I really want to write about my issues with the professional ministry, and I’m terrified.
Actually, I probably want to write a series of posts because it’s a big topic about which I have a lot of feelings, but that’s not the point. The point is I’m not sure I can do it.
I’m afraid of being heard. I come from a family where children are meant to be quiet and women submissive. I come from a denomination where people still debate the “appropriateness” of having female missionaries on a Sunday morning, and even if they get a chance to speak they may not be asked to preach. I spent three years in leadership in a campus ministry where I was regularly encouraged to step back and wait for one of the men to lead, to the point that I sometimes wondered if they were emphasizing “godly male leadership” at the risk of having no leadership at all.
I’m afraid of being wrong. I’m afraid that my arguments will be poorly thought out or poorly supported. After all, I’m not a theologian. I’m not a biblical scholar. I have a degree in religion from a secular university, but I’ve always felt undereducated about my faith and under-qualified to have my own opinions. I’m afraid that I’ll be too emotional. This is an issue that gets me hot under the collar. I was raised by a card-carrying Assemblies of God minister, and it left me with a less-than-neutral opinion on the issue. I’ve been messed on by the church. I’ve seen first-hand how painful and politicized and ugly the ministry can be. I’ve seen how it creates unbalanced power structures, how it can become an insider’s only club, and how it can leave people bitter, hurt, and empty. I’m not sure I can approach this issue without a bit of bias.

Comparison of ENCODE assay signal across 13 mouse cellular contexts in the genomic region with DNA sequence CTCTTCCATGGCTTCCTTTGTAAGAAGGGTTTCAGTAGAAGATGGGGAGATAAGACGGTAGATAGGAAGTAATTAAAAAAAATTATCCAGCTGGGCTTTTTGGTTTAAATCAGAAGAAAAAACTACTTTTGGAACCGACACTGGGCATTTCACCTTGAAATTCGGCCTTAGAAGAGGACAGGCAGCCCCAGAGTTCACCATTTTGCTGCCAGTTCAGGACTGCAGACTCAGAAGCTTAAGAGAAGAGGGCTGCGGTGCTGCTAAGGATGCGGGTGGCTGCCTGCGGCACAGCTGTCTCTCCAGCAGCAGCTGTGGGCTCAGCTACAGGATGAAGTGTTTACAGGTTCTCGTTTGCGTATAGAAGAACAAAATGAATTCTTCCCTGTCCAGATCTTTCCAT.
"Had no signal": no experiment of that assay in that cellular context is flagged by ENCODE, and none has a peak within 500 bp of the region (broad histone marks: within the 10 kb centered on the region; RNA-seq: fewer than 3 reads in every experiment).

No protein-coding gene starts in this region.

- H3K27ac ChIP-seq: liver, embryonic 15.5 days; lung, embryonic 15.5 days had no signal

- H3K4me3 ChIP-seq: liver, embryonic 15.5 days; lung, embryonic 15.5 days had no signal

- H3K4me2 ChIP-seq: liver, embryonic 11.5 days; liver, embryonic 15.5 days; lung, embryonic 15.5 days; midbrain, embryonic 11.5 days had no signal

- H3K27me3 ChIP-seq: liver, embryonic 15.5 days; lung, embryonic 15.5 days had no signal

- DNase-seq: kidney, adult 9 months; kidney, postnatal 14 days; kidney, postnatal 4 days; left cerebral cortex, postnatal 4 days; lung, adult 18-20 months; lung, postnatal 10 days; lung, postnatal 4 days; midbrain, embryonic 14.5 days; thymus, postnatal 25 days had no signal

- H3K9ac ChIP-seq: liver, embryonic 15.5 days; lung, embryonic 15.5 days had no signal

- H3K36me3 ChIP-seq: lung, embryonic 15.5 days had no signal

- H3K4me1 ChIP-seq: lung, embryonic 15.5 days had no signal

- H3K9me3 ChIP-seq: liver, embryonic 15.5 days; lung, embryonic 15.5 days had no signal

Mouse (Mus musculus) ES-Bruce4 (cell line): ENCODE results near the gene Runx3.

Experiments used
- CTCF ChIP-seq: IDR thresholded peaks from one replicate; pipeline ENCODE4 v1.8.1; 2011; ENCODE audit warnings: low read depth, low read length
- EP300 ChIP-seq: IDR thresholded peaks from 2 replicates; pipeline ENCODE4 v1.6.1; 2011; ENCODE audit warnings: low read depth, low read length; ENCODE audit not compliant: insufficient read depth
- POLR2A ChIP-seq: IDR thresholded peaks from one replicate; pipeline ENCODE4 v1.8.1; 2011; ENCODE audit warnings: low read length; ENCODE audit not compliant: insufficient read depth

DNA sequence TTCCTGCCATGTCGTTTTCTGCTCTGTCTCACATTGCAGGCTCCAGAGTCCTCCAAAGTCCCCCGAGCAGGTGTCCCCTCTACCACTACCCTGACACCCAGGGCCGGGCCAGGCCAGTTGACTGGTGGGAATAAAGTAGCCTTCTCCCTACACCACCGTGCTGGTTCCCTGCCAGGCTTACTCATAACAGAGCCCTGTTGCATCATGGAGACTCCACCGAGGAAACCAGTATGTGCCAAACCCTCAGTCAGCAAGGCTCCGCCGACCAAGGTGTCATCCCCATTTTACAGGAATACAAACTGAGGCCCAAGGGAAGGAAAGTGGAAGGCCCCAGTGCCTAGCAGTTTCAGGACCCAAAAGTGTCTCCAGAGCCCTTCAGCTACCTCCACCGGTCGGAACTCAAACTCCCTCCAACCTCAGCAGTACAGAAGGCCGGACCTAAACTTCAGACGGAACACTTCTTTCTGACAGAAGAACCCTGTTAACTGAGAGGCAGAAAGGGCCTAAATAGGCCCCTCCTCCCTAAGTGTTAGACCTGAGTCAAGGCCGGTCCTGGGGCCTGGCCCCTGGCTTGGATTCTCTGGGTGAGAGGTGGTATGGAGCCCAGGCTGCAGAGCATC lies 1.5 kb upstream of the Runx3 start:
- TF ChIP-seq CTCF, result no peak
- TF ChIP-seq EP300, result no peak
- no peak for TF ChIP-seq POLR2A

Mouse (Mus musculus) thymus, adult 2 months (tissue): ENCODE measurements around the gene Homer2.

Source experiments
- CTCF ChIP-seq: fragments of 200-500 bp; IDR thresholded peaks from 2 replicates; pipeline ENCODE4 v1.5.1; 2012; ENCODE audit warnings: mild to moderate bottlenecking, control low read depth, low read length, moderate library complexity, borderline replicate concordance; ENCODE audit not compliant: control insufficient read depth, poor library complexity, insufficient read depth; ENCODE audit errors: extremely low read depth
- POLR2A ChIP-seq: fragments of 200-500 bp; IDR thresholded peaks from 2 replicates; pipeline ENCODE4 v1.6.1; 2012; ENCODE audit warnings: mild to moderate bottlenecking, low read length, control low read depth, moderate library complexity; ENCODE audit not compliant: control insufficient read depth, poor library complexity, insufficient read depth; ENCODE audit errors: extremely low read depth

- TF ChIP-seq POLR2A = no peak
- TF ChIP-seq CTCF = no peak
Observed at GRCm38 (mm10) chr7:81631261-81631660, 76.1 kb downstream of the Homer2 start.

The truth is I feel like that about most important issues. I don’t like confrontation. I’m embarrassed to be wrong. I’m not comfortable speaking out in a group that I’m not sure agrees with me.
I don’t want to be that person.
I know that I’m not the only person who struggles with this. In fact, Sarah Bessey, a published author, recently wrote a great post on learning to own her authority as she edited her second book. I think my concern is that I’m not sure I have any authority. I’m not a well-respected anything. I’m just a 20-something student with a blog, trying to figure things out.
But maybe that’s the point. Maybe that’s the thing that makes it okay to be wrong. I don’t have to know everything to have a starting point for a discussion.
So there’s a series coming on my issues with the professional ministry. It probably won’t be the last topic I discuss that I feel insecure about. But I hope that in posting I will learn something about myself and my readers and that maybe we can learn something from each other.